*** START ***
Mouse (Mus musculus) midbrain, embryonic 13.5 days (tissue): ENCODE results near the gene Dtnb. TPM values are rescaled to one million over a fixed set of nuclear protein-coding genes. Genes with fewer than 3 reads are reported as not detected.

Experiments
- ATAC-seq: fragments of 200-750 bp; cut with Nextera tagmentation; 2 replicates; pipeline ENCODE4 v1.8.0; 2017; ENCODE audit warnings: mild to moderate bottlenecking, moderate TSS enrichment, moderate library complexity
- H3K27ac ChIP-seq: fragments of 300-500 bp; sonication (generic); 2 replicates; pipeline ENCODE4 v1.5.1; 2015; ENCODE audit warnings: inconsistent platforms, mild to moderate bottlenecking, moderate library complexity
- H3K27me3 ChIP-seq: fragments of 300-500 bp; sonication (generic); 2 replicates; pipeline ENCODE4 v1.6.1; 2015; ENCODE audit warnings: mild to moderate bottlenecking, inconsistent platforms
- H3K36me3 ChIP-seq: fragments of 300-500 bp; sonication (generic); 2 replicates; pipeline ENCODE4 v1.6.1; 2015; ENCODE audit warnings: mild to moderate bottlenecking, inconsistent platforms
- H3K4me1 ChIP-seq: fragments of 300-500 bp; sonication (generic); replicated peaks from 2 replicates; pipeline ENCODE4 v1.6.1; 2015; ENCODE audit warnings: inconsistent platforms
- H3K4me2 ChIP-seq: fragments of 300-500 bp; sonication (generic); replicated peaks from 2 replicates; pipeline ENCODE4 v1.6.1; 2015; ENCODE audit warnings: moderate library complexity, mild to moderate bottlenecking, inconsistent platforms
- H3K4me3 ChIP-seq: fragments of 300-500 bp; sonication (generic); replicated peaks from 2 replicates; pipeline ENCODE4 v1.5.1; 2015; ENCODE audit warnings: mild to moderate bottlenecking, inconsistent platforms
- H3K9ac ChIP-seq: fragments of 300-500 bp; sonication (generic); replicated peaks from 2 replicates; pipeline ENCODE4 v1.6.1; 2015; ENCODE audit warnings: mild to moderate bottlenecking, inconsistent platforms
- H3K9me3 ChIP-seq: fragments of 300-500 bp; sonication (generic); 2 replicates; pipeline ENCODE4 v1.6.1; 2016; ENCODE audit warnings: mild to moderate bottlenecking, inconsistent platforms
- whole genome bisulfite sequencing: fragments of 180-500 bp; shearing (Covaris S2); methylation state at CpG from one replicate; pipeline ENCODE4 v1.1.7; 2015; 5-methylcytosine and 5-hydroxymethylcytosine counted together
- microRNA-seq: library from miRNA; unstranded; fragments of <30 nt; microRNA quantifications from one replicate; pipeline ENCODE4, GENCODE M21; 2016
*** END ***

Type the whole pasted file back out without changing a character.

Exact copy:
Mouse (Mus musculus) midbrain, embryonic 13.5 days (tissue): ENCODE results near the gene Dtnb. TPM values are rescaled to one million over a fixed set of nuclear protein-coding genes. Genes with fewer than 3 reads are reported as not detected.

Experiments
- ATAC-seq: fragments of 200-750 bp; cut with Nextera tagmentation; 2 replicates; pipeline ENCODE4 v1.8.0; 2017; ENCODE audit warnings: mild to moderate bottlenecking, moderate TSS enrichment, moderate library complexity
- H3K27ac ChIP-seq: fragments of 300-500 bp; sonication (generic); 2 replicates; pipeline ENCODE4 v1.5.1; 2015; ENCODE audit warnings: inconsistent platforms, mild to moderate bottlenecking, moderate library complexity
- H3K27me3 ChIP-seq: fragments of 300-500 bp; sonication (generic); 2 replicates; pipeline ENCODE4 v1.6.1; 2015; ENCODE audit warnings: mild to moderate bottlenecking, inconsistent platforms
- H3K36me3 ChIP-seq: fragments of 300-500 bp; sonication (generic); 2 replicates; pipeline ENCODE4 v1.6.1; 2015; ENCODE audit warnings: mild to moderate bottlenecking, inconsistent platforms
- H3K4me1 ChIP-seq: fragments of 300-500 bp; sonication (generic); replicated peaks from 2 replicates; pipeline ENCODE4 v1.6.1; 2015; ENCODE audit warnings: inconsistent platforms
- H3K4me2 ChIP-seq: fragments of 300-500 bp; sonication (generic); replicated peaks from 2 replicates; pipeline ENCODE4 v1.6.1; 2015; ENCODE audit warnings: moderate library complexity, mild to moderate bottlenecking, inconsistent platforms
- H3K4me3 ChIP-seq: fragments of 300-500 bp; sonication (generic); replicated peaks from 2 replicates; pipeline ENCODE4 v1.5.1; 2015; ENCODE audit warnings: mild to moderate bottlenecking, inconsistent platforms
- H3K9ac ChIP-seq: fragments of 300-500 bp; sonication (generic); replicated peaks from 2 replicates; pipeline ENCODE4 v1.6.1; 2015; ENCODE audit warnings: mild to moderate bottlenecking, inconsistent platforms
- H3K9me3 ChIP-seq: fragments of 300-500 bp; sonication (generic); 2 replicates; pipeline ENCODE4 v1.6.1; 2016; ENCODE audit warnings: mild to moderate bottlenecking, inconsistent platforms
- whole genome bisulfite sequencing: fragments of 180-500 bp; shearing (Covaris S2); methylation state at CpG from one replicate; pipeline ENCODE4 v1.1.7; 2015; 5-methylcytosine and 5-hydroxymethylcytosine counted together
- microRNA-seq: library from miRNA; unstranded; fragments of <30 nt; microRNA quantifications from one replicate; pipeline ENCODE4, GENCODE M21; 2016